Friday, September 19, 2014

Ferguson The Aftermath: Why Voting and Voter Registration is a Non-Solution

By Rev. Dr. Earl Trent,

The fires are now out. The looting has stopped. Michael Brown has been buried. The militarized occupation forces have been withdrawn, the media storm has begun to subside and the investigations have begun. Media pundits are scrambling to deliver lessons learned and strategies are being offered and promoted to insure justice and “not let this moment pass.” The widely embraced strategy is to embark on a massive voter registration drive and get out the vote campaign. Chiefly this is in response to the fact that the largely black town of Ferguson has a virtually all white local government and police force. The idea is voting can remove the bad folks from office and help to ensure justice is done.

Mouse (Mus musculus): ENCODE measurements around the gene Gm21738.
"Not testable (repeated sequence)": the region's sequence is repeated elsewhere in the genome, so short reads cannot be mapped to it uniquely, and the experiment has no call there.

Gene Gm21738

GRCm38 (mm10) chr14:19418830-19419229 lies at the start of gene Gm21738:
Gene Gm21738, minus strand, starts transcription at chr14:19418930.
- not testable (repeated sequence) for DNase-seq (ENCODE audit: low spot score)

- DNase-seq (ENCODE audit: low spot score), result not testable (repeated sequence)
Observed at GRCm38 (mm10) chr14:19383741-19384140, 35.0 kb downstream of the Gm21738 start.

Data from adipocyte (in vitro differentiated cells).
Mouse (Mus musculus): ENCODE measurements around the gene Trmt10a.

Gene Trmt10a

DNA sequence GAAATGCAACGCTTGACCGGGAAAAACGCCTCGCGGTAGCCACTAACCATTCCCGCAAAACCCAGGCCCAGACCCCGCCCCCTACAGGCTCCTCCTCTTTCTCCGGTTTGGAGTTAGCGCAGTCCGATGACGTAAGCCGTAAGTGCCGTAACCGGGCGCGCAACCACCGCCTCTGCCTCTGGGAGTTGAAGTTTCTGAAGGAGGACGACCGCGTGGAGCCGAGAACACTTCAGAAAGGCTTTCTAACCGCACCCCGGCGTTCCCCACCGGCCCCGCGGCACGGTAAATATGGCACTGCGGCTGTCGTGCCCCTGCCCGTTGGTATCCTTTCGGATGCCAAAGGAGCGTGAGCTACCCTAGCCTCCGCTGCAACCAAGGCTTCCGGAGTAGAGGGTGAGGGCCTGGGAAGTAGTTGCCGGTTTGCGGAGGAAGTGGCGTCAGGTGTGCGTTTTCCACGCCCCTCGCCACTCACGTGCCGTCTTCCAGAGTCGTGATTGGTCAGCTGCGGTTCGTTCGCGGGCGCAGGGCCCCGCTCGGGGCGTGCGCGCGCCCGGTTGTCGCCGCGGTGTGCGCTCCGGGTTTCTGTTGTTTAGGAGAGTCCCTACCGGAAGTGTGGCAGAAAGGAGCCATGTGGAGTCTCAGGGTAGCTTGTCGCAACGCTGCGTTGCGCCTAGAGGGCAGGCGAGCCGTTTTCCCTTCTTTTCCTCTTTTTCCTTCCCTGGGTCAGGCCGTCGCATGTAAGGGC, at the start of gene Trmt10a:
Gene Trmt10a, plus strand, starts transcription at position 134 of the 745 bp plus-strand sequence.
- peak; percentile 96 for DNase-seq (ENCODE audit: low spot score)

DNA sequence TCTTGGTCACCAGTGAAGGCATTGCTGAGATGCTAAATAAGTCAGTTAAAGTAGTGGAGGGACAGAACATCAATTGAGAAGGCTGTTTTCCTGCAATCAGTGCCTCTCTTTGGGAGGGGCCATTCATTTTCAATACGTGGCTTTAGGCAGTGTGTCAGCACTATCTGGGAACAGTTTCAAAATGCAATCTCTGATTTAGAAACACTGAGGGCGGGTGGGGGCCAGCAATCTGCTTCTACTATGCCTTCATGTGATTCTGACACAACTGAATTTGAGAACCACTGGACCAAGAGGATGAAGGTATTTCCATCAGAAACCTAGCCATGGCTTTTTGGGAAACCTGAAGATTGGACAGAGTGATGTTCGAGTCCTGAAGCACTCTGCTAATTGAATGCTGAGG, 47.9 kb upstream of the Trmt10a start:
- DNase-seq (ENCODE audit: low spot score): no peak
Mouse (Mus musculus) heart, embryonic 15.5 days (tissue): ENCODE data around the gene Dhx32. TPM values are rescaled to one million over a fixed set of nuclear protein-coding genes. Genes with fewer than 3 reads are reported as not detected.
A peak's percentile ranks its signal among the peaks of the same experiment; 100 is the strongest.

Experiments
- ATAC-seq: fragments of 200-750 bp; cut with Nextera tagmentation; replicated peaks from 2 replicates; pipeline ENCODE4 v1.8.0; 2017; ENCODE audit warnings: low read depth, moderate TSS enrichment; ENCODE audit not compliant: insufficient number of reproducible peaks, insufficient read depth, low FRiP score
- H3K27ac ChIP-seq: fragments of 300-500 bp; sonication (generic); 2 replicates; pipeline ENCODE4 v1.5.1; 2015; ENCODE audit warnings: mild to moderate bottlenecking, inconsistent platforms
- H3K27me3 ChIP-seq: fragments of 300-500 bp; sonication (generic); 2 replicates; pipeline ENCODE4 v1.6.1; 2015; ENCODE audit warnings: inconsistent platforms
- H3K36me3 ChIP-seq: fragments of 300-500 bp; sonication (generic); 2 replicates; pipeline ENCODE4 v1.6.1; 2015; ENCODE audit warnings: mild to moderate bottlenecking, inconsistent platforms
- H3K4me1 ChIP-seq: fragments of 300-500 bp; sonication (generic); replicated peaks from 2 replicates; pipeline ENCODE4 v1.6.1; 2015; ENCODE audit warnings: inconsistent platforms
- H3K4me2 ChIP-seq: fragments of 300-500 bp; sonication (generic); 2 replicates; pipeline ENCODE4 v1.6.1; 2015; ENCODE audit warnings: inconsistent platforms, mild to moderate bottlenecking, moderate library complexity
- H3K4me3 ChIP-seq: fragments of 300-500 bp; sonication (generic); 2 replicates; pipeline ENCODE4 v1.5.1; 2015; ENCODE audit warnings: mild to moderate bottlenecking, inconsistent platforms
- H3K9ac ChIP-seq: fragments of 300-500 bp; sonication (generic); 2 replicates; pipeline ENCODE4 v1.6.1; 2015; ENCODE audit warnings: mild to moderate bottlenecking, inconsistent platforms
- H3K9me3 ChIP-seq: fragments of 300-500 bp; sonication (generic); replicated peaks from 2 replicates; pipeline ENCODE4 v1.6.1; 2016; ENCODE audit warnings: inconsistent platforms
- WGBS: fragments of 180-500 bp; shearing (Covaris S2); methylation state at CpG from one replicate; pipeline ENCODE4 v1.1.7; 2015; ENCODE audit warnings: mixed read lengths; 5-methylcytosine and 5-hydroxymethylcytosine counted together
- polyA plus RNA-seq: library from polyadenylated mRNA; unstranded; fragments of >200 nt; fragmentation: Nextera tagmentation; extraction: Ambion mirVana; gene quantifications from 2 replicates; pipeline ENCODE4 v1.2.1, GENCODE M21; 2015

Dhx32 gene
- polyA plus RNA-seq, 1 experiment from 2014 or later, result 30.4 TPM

Conducting voter registration drives and turning out the vote on an election day is like using a wrench, pliers or rock to hammer a nail. It will "make do" but voting alone will not make the kind of systemic changes in Ferguson, MO or anywhere else in Black America if we want justice and a better way of life. I know this goes against what many of our civil rights leaders and politicians tell us but the numbers tell a different story.

In the 2008 election 96% of African Americans voted for Barack Obama. In 2012 election analysis by the Pew Research Center discovered that not only did President Obama garner more than 90% of the Black vote. Blacks voted at a greater percentage of their population than any other group including for the first time whites. In other words not only did we register and turn out in a hostile environment, we aggregated our vote and the result - not one piece of legislation specifically targeted to the economic well being of Black Americans was passed.

Read the rest of this KineticsLive article.

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